Iran’s president, Hassan Rouhani, announced Wednesday that his country would stop complying with specific elements of the nuclear agreement his country reached with major world powers in 2015. The announcement followed recent US moves that aimed to exert “maximum pressure” on Iran to renegotiate the Iran nuclear deal, which the United States left last year. The American actions include the movement of military forces to the Middle East and the enforcement of sanctions on Iranian crude oil exports and its banking system. Most recently, the Trump administration even reinstated sanctions against some exports that helped Iran limit the amount of nuclear material in the country and thereby to abide by the nuclear agreement.
On Wednesday, Rouhani gave a televised speech in which he said Iran would stop taking action to keep its stocks of enriched uranium and heavy water below levels set out in the nuclear agreement, known officially as the Joint Comprehensive Plan of Action, or JCPOA, and set a 60-day deadline for negotiations that would give Iran financial relief of some sort.
Though it does not signal an immediate Iranian withdrawal from the nuclear deal, Rouhani’s announcement is generally seen as indicating Iran’s impatience with adhering to an agreement from which it receives few of the economic benefits envisioned when the JCPOA was negotiated. In a short interview following the announcement, I asked Bulletin columnist and Rand Corporation Iran expert Ariane Tabatabai about the meaning of Rouhani’s announcement, as tensions between the United States and Iran and speculation about military confrontation mount.
John Mecklin: Let’s just jump right in. What did Iran announce today, and why? Why did it change what it’s doing in regard to the JCPOA?
Ariane Tabatabai: Iran announced today that it was going to stop adhering to a couple of limits on its nuclear program, specifically on the stockpiles, the amount of heavy water and enriched uranium it can actually keep. It was going to stop shipping out the excess stockpiles that it has.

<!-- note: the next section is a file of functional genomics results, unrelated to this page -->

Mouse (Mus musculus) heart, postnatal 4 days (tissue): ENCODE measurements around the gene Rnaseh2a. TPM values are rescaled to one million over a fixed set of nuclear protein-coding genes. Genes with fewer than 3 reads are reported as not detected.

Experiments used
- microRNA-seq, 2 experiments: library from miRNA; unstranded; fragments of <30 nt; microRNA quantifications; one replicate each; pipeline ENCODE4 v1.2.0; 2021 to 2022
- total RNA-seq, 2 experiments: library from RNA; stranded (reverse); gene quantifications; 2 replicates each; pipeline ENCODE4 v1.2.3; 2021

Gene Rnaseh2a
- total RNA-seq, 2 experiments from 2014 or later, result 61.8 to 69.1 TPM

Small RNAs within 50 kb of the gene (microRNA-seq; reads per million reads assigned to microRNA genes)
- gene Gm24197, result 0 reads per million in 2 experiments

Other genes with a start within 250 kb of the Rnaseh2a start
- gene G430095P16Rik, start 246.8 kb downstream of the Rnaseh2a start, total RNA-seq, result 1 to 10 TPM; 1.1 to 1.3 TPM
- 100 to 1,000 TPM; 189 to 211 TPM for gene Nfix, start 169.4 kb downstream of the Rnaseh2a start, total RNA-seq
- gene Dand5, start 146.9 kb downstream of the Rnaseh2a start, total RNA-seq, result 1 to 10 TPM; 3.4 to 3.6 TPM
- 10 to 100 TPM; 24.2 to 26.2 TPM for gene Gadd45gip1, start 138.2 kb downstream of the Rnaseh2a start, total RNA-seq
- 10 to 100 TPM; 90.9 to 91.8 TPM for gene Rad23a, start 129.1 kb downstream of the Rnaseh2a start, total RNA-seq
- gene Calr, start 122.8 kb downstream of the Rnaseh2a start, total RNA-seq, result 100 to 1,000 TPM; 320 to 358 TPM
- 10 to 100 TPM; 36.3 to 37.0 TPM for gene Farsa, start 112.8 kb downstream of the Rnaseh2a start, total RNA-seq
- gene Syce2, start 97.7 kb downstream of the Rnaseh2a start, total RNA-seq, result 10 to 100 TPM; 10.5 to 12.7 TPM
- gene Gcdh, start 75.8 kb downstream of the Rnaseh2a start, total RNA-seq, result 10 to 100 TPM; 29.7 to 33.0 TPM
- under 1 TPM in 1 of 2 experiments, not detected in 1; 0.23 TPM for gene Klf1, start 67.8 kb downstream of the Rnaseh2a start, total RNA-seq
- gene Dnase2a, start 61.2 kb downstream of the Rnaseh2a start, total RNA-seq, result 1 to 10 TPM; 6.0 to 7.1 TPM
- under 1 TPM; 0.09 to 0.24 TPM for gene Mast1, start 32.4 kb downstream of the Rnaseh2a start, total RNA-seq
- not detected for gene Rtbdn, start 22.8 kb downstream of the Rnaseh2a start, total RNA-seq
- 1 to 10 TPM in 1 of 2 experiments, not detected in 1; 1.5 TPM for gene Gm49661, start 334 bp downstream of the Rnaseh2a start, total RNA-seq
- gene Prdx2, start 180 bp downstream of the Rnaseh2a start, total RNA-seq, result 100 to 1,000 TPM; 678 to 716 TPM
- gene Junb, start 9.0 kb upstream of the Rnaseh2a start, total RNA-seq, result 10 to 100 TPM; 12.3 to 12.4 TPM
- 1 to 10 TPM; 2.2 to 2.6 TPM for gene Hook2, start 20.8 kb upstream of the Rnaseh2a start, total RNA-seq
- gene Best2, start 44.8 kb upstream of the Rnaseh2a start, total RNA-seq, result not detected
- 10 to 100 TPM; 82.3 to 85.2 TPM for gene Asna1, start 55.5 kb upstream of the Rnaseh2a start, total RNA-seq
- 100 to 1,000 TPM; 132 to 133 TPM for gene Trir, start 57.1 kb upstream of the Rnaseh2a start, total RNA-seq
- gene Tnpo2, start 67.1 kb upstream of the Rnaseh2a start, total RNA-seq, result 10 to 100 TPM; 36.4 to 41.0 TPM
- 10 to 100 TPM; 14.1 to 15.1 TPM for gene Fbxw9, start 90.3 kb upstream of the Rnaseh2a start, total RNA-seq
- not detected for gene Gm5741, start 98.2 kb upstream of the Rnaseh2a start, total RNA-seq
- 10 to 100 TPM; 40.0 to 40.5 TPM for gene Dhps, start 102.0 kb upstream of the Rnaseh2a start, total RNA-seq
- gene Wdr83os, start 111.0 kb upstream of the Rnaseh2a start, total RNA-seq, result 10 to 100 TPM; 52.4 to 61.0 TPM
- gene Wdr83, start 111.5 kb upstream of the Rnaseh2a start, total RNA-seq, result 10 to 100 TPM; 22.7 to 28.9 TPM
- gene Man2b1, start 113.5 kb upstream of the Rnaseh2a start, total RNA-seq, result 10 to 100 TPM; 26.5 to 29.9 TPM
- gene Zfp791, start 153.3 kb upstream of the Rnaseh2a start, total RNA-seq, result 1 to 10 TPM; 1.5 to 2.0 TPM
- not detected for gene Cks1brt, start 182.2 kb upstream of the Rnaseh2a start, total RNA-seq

This is a decision that I guess we have been waiting for—not necessarily those provisions, but we had been waiting for some sort of response from Iran—since the United States announced that it was pulling out of the nuclear deal a year ago.
What is different, and I guess the reason why the Iranians have decided to do things a little differently, to stop complying with the nuclear terms of the agreement is that there has been a lot of tension within Iran about the direction of the country’s national security policy, and its nuclear policy specifically. There’s been a lot of infighting, a lot of pressure coming from hardliners within the country, targeting President Rouhani… [The nuclear agreement is] really his only real legacy that he has to show for his time in power.
The Iranians had to do something, had to essentially show that, they’re not just sitting on their hands, waiting passively, as the United States dials up pressure on Iran, as it continues to introduce more sanctions on the country.
JM: These moves today, by Iran, were pretty direct responses to recent things the United States had done with sanctions and waivers, correct?
AT: Yes, that’s right. They have tried to frame the action, this reaction really, in a way that would allow Iran to continue to look like the responsible party in the international community, and to directly tie the steps it’s taking to the US measures, to the measures that the [Trump]administration has been taking over the past year.
Now, it’s not clear that this sort of narrative is going to stick. The Europeans, the Russians, the Chinese don’t want Iran to start taking these steps, especially the steps that Iran has announced it would take if what it’s requesting—actually even more economic recovery—doesn’t come in the next 60 days. Because the steps that it’s announced it would be taking are a lot more challenging, from a proliferation perspective, and would be a lot more problematic for the remaining parties in the deal.
For Iran to continue selling the narrative of the responsible player that it’s really tried very hard to create over the past year, it would have to adhere pretty closely to the JCPOA, and the steps that it’s starting to announce clearly go against that.
JM: These steps don’t immediately create some ability to make nuclear weapons, but they are steps that, if they continued, are along that path. They are things that would open up the possibility of increasing amounts of fissile material.